Nuclear Fusion Energy Soon to be a Reality

Generating energy from a controlled Nuclear Fusion Reaction is possibly the Holy Grail for Nuclear Physicists around the world. We consider it to be the ultimate carbon and by-product free answer to our energy needs. But the problem is that it is a hard process. So far, no one has a way to actually output more energy than we give in. Decades of research proves how difficult it is. 

Fusion energy is the answer to the energy and emissions crisis. Using fossil fuels absolutely destroying our world forces our scientists to find novel ways. And this search may not go in vain, as researchers seem to crack the code. 

Nuclear Fusion Energy

Fusion

Fusion Energy is the holy grail of nuclear physics. It is basically the primary method of energy generation all around the universe. Where in the universe can we see this? The closest example of nuclear fusion is there in our skies, our Sun. The sun produces its energy from nuclear fusion. 

In fact, all the stars in the universe produce their light and heat from nuclear fusion. It is fusing two lighter nuclei (hydrogen)  into one heavier nucleus (helium) under intense pressures and temperatures. Fusion generates a tremendous release of energy, more than that in fission, in the form of heat and light. It releases this heat and light out into space. 

Well, we have fission reactors. Why can’t we make fusion reactors here? The problem is that we cannot replicate the process here on earth. To achieve nuclear fusion, we need to replicate the temperatures and pressures involved. These extreme conditions turn the particles into plasma. And it is from this plasma that we generate energy. Now, while we can generate energy from plasma, we don’t have the technology to do it efficiently. In fact, more energy goes into making plasma than the energy we collect from it, which is not an excellent system.

Why is Fusion Energy so Special?

Consider the current situation of the world. We use fossil fuels for almost all our energy needs. Whether it’s driving to the grocery store or driving the biggest thermal power plants, we use fossil fuels. Fossil fuels have two enormous problems. One is that they release carbon emissions. Carbon emissions are a threat to the environment which, when goes out of hand, triggers global warming. The second problem is that they are not here forever. We have a limited supply of coal and petroleum. Once it is over, it’s over! That is unless we don’t destroy the world before it runs out. Let’s hope that never happens. 

So, carbon emissions and supply shortages are the reasons we turn to more eco-friendly sources. Renewable sources like water never end. It is available abundantly in limitless quantities. They are also eco-friendly, as they are not carbon-based. 

A classroom devastated by the Chernobyl Nuclear Disaster
Photo by Yves Alarie on Unsplash
A classroom devastated by the Chernobyl Nuclear Disaster Photo by Yves Alarie on Unsplash

One of these renewables sources is nuclear energy. Now, we are all familiar with the conventional nuclear energy generation. What we know little about is the effects on it to the environment. It is also not carbon-based, but we all know what happened at Chernobyl. Chernobyl is the best example of a nuclear disaster. The by-product of nuclear fission is more poisoning than carbon emissions, radiation.

And this is exactly why fusion energy is very useful. The major source for fusion energy is hydrogen, which is abundantly available on the Earth. The next benefit is that all it releases the radiation out as heat and light. It is a complete by-product and carbon-free energy source.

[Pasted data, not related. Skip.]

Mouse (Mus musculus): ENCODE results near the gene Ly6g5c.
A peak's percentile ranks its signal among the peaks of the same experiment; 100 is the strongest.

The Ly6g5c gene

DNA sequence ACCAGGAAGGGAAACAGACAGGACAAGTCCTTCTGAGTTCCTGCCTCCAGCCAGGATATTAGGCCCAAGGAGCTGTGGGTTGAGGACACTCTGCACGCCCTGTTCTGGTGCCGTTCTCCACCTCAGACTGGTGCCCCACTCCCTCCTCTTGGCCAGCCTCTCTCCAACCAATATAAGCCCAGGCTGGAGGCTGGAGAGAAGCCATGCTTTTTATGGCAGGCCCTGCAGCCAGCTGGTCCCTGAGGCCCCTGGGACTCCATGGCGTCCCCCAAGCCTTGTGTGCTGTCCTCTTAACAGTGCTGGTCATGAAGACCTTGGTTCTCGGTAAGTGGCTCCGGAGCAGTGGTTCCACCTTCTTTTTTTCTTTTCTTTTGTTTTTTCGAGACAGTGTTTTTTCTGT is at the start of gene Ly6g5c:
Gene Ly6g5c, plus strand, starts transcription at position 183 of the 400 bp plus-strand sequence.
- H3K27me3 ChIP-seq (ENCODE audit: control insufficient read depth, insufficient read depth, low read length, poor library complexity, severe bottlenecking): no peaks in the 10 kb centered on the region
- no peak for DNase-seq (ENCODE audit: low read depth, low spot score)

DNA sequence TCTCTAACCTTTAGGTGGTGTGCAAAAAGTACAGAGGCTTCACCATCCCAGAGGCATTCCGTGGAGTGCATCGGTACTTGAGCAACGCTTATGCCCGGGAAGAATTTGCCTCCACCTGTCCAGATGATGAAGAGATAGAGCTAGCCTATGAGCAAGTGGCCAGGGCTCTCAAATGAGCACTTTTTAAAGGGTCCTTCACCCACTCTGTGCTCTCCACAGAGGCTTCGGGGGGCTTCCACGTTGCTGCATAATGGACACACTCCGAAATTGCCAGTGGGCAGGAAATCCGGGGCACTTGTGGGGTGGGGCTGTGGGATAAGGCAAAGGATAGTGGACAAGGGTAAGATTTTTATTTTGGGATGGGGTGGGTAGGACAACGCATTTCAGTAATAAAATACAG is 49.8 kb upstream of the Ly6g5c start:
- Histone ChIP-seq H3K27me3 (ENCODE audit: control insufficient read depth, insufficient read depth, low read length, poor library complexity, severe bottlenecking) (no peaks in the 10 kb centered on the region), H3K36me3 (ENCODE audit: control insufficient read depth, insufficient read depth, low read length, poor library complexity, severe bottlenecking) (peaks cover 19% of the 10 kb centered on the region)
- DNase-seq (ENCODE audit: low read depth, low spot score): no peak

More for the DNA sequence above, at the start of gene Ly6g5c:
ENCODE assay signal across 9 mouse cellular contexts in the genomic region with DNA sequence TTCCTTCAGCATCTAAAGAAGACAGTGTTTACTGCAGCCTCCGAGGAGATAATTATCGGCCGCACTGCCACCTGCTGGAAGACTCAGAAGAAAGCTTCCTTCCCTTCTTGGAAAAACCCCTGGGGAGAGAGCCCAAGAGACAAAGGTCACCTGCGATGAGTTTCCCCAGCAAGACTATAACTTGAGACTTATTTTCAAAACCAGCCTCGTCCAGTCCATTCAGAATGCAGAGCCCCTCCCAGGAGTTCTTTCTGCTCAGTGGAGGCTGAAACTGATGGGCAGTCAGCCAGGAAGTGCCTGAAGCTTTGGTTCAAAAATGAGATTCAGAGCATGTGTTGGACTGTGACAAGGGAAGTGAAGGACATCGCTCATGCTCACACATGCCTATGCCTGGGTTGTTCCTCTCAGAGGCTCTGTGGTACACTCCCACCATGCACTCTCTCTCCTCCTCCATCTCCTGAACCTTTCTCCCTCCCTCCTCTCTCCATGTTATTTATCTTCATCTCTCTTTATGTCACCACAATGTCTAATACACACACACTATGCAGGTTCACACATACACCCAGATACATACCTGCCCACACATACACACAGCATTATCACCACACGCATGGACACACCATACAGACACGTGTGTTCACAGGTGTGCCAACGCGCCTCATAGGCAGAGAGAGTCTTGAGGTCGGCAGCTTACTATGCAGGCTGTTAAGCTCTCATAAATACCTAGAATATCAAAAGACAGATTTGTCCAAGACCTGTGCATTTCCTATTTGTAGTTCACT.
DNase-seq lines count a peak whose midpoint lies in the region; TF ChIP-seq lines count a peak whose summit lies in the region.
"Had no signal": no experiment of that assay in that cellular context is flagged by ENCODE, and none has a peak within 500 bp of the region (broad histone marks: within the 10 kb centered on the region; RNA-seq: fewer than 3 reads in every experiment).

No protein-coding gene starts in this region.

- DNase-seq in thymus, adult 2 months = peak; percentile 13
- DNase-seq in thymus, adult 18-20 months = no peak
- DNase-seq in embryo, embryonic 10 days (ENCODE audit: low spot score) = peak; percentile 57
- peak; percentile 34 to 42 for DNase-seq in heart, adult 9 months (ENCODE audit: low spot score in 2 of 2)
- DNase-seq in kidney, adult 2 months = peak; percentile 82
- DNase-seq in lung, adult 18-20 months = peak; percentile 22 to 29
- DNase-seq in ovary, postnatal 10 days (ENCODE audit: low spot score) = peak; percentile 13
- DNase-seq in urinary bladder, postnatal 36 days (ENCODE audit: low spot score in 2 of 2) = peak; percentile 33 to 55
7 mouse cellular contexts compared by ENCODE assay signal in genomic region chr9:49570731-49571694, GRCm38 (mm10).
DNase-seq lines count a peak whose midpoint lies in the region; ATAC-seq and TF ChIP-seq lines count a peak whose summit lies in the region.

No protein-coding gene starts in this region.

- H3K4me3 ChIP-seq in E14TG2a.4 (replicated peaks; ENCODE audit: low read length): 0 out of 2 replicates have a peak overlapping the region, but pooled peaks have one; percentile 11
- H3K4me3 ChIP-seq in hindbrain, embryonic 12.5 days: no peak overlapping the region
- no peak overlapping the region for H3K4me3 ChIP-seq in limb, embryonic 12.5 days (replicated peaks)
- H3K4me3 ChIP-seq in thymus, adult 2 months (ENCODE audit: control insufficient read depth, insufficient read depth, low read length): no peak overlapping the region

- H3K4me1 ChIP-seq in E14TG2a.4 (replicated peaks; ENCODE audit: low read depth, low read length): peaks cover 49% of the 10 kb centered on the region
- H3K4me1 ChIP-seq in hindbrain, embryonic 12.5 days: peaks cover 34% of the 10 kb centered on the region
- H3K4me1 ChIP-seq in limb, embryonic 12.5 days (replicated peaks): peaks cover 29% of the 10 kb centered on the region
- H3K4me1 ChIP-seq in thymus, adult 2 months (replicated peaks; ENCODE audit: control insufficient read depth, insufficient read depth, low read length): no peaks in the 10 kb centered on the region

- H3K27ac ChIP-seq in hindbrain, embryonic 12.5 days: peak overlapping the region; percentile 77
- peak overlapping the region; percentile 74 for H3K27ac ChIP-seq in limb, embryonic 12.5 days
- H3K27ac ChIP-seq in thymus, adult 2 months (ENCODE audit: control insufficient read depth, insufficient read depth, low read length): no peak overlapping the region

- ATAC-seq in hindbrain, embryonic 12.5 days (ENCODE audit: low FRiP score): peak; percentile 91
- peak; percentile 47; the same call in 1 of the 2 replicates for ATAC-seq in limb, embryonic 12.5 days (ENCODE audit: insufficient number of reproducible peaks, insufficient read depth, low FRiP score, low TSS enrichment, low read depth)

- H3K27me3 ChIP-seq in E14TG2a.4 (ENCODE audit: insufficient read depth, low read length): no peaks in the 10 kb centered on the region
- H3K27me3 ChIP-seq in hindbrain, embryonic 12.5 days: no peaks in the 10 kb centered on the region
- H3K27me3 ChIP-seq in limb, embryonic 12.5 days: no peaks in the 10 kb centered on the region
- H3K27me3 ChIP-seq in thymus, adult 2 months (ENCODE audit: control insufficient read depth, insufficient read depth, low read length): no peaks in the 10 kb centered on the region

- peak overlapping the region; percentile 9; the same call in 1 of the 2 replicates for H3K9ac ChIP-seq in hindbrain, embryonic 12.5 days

MIT and CFS introduces SPARC

Render of MIT SPARC
Credit: MIT
Render of MIT SPARC Credit: MIT

The Massachusetts Institute of Technology (MIT) and a startup Commonwealth Fusion Systems (CFS) are developing a new fusion research experiment called SPARC. SPARC is a precursor to a practical working fusion reactor. The researchers plan to create and confine a plasma that will produce net fusion energy. They published this as seven studies in the Journal of Plasma Physics

“The work is progressing smoothly and on track to begin construction around June 2021”- Martin Greenwald

Martin Greenwald, deputy director of MIT’s Plasma Science and Fusion Centre is one of the Lead scientists of the project. The team expects to experiment with SPARC and even create net fusion energy as early as 2025. The experiments will provide important information and could pave the way for commercial power from fusion technology. 

“One of the conclusions is that things are still looking on-track. We believe it’s going to work.”- Bob Mumgaard, chief executive at CFS.

Fusion Energy for the Future

Image by skeeze from Pixabay
Image by skeeze from Pixabay

SPARC is surely a big step in achieving fusion energy but it is not the only project out there. ITER is a collaborated energy project spanning many countries including Europe, China, India, Japan, South Korea and Russia, and the USA. It is the largest experimental fusion facility in the world. ITER is ready for machine assembly and could achieve plasma production by 2025.

NASA recently released an alternative method of achieving fusion at room temperatures inside a metal lattice. 

Generating energy from Nuclear Fusion provides significant advantages to both the energy and environment sectors. Being a process which releases tremendous amounts of energy, it could replace the current nuclear reactors. The added advantage that it does not produce any by-products like radiation and is also carbon-free means that it could solve the current emissions crisis. Although tonnes of research remains into perfecting the technology, the recent advancements show that we are on the right track. 

Read more on Validating the physics behind the new MIT-designed fusion experiment.

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